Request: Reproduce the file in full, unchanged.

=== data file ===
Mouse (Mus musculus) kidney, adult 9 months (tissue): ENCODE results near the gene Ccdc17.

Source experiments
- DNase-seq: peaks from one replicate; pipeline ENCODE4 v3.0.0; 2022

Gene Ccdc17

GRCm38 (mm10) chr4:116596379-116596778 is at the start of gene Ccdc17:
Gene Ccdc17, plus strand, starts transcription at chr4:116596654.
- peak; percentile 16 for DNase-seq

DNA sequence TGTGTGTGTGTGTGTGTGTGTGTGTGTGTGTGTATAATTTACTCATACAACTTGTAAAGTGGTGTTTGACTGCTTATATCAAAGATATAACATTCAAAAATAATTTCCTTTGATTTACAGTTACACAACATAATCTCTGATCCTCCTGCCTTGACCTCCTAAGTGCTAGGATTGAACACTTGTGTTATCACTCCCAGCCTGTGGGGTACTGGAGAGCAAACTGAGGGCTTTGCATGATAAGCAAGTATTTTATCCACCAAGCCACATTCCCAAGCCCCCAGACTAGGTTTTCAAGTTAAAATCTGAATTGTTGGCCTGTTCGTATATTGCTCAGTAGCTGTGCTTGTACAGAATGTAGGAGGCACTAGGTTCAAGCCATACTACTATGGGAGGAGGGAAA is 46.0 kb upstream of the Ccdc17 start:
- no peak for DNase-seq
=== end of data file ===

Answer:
Mouse (Mus musculus) kidney, adult 9 months (tissue): ENCODE results near the gene Ccdc17.

Source experiments
- DNase-seq: peaks from one replicate; pipeline ENCODE4 v3.0.0; 2022

Gene Ccdc17

GRCm38 (mm10) chr4:116596379-116596778 is at the start of gene Ccdc17:
Gene Ccdc17, plus strand, starts transcription at chr4:116596654.
- peak; percentile 16 for DNase-seq

DNA sequence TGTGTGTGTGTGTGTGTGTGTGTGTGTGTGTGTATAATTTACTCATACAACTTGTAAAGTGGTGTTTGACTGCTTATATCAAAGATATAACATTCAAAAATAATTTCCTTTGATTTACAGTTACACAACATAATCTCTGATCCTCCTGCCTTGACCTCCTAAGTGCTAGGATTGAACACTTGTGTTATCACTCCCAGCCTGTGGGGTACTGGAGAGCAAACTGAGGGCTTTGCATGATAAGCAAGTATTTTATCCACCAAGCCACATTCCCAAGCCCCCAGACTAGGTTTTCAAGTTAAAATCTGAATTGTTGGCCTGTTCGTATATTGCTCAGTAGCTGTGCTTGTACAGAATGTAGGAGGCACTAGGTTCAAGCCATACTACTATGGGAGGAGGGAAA is 46.0 kb upstream of the Ccdc17 start:
- no peak for DNase-seq